The world is ever divided into the superstitious and the enlightened, and while the enlightened have shown the clear trend of being on the rise, it not always so. Ghosts and horoscopes and good-luck charms abound, and poindexterish explanations of why they are all poppycock merely tend to make one an un-adored party pooper—even though this is certainly the correct view.
There’s a tendency to consign all of pre-modernity to the superstitious (one might say “religious”) camp, but that really isn’t the case. Mathematicians and scientists have existed for the entirety of recorded history, which must be the case since language and writing technologies are products of the experimental mindset. The Enlightenment was a turning point, as rationality was increasingly given a central place in the arrangement of social affairs, and even if irreligious skeptics were (and are) outnumbered, you could still always count on finding someone in the vicinity willing to scoff at the hocus-pocus of superstition.
In the 19th century, some scholars were able to use interest in the paranormal to undermine its premises entirely. One such person was J.H. Brown, who published a book in New York City under the title Spectropia; or, Surprising spectral illusions showing ghosts everywhere and of any colour in 1864. The book was popular enough to merit a print run in London in 1865 and a Dutch edition in 1866.
Here is the cover of the U.S. edition:
To produce his popular occult-adjacent book, Brown relied on the optical phenomenon of “cone fatigue,” whereby prolonged exposure to an image of a specific color produces an afterimage (with reversed colors) in the eye for a few seconds after the initial image is replaced with a white field. A common example is an inverted image of the U.S. flag, which produces a more or less color-accurate version in the eye afterward.
Brown didn’t use the flag—he used pictures of demons and angels and skeletons. In the book Brown stated that his goal was…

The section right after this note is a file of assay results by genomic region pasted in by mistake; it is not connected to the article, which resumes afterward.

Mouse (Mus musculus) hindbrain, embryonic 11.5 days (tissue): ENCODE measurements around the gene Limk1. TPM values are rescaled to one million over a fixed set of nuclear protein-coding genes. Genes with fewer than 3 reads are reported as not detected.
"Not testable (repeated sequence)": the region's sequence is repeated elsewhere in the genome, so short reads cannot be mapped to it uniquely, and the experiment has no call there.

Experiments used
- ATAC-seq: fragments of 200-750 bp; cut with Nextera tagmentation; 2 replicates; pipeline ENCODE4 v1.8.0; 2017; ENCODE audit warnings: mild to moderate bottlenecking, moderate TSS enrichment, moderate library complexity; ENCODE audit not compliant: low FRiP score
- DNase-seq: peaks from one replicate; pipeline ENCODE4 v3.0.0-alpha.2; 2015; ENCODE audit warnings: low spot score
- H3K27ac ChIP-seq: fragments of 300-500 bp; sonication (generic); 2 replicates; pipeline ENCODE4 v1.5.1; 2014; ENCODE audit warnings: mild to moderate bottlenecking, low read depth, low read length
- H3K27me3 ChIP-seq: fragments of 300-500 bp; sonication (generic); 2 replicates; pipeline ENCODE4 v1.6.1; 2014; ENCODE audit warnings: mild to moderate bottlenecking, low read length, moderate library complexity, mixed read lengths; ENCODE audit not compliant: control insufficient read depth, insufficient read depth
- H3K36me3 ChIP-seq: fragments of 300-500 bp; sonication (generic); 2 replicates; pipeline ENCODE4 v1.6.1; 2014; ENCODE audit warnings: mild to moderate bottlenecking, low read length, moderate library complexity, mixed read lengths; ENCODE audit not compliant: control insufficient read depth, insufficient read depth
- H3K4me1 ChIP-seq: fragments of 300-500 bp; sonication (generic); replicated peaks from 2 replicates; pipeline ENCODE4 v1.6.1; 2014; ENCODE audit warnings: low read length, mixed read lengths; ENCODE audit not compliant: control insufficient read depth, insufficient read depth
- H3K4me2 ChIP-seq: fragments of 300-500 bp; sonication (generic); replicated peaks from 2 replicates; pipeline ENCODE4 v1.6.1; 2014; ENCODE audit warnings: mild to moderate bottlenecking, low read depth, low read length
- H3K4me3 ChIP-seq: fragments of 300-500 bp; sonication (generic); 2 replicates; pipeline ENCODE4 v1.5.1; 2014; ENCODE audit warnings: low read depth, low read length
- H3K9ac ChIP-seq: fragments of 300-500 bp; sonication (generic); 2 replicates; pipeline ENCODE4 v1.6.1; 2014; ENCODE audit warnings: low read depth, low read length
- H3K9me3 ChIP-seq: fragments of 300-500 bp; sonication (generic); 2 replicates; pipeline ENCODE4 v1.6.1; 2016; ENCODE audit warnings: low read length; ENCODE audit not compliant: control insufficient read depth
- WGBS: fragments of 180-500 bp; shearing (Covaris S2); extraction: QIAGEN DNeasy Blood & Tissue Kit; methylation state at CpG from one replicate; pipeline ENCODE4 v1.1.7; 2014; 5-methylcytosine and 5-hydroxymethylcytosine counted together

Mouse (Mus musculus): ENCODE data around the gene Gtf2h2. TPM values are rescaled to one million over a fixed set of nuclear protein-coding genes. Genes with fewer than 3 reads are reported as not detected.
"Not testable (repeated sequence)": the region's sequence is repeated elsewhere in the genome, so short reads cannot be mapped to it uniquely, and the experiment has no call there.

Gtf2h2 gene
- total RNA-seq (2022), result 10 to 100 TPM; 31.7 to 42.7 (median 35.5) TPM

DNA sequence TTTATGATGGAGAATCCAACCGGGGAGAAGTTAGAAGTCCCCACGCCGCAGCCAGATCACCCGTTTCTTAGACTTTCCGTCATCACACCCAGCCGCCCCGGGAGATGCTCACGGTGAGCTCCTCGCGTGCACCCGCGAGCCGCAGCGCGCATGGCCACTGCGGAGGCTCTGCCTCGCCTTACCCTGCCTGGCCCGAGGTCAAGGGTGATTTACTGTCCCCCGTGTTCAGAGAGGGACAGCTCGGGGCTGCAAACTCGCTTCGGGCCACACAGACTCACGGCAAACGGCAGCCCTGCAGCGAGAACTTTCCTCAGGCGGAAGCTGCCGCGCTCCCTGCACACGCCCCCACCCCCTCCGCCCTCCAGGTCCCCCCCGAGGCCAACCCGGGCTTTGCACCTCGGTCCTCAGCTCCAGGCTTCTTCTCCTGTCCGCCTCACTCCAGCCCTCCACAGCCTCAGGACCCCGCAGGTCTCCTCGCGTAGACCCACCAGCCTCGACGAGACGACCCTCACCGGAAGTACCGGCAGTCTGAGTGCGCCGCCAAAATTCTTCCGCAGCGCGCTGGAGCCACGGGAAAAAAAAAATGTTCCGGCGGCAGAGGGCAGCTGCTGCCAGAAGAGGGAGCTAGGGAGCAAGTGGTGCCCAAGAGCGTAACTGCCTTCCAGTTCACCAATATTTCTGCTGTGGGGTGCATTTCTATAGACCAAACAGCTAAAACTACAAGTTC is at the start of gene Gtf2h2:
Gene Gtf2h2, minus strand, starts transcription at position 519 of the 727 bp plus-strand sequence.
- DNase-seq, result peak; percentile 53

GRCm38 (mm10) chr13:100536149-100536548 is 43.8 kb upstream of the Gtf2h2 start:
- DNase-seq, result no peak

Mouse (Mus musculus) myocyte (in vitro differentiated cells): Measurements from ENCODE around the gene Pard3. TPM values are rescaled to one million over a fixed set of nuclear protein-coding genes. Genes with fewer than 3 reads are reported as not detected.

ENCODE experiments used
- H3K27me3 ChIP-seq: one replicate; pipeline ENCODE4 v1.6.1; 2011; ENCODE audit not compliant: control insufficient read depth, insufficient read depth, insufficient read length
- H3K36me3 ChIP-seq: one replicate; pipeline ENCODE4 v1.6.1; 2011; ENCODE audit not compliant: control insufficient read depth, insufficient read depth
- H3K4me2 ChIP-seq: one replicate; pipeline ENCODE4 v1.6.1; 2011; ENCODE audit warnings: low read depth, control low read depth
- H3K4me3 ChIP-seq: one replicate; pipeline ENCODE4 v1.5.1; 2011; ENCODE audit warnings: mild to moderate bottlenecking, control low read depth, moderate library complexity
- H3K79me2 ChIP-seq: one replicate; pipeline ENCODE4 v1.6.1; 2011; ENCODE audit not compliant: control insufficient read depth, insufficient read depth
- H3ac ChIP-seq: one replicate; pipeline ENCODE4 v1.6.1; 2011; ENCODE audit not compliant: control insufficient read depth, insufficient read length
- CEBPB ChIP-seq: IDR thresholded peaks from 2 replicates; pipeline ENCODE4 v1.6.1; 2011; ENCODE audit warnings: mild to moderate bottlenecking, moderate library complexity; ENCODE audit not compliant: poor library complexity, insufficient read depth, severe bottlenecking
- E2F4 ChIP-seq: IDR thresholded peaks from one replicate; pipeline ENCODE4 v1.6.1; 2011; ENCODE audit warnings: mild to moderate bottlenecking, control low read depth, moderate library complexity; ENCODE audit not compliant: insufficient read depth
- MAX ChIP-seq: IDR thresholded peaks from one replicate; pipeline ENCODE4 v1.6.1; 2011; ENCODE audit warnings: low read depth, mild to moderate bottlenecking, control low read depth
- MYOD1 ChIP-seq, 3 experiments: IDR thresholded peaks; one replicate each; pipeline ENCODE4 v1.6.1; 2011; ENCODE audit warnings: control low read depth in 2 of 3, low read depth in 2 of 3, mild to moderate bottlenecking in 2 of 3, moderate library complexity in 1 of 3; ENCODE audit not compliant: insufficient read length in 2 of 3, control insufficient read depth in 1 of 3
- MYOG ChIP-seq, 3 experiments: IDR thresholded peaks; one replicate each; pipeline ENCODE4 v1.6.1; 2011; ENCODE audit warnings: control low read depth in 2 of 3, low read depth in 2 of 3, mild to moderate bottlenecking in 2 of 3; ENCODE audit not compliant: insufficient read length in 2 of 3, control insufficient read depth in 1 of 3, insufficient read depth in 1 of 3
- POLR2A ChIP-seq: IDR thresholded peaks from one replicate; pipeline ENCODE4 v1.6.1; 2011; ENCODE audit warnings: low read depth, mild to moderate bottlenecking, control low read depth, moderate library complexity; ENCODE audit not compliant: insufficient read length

...the extinction of the superstitious belief that apparitions are actual spirits, by showing some of the many ways in which our senses may be deceived, and that, in fact, no so-called ghost has ever appeared, without its being referable either to mental or physiological deception, or, in those instances where several persons have seen a spectre at the same time, to natural objects
Here are Brown’s instructions on how to see the “spectres”:
To see the spectres, it is only necessary to look steadily at the dot, or asterisk, which is to be found on each of the plates, for about a quarter of a minute, or while counting about twenty, the plate being well illuminated by either artificial or day light. Then turning the eyes to the ceiling, the wall, the sky, or better still to a white sheet hung on the wall of a darkened room (not totally dark), and looking rather steadily at any one point, the spectre will soon begin to make its appearance, increasing in intensity, and then gradually vanishing, to reappear and again vanish ; it will continue to do so several times in succession, each reappearance being fainter than the one preceding. Winking the eyes, or passing a finger rapidly to and fro before them, will frequently hasten the appearance of the spectre, especially if the plate has been strongly illuminated.
Here’s an amusing item from the New York Daily Tribune of September 13, 1864, in which the publisher introduces to the public “the new ghost marvel” that can produce “without apparatus, machine, or expense” all manner of demons and ghosts “upon the wall, the doors, the curtains, or any white surface whatever!!”
I figure this was sort of the Magic Eye of its day. Below are some of the images from Spectropia, but you can see the whole book at Public Domain Review.
via Richard Wells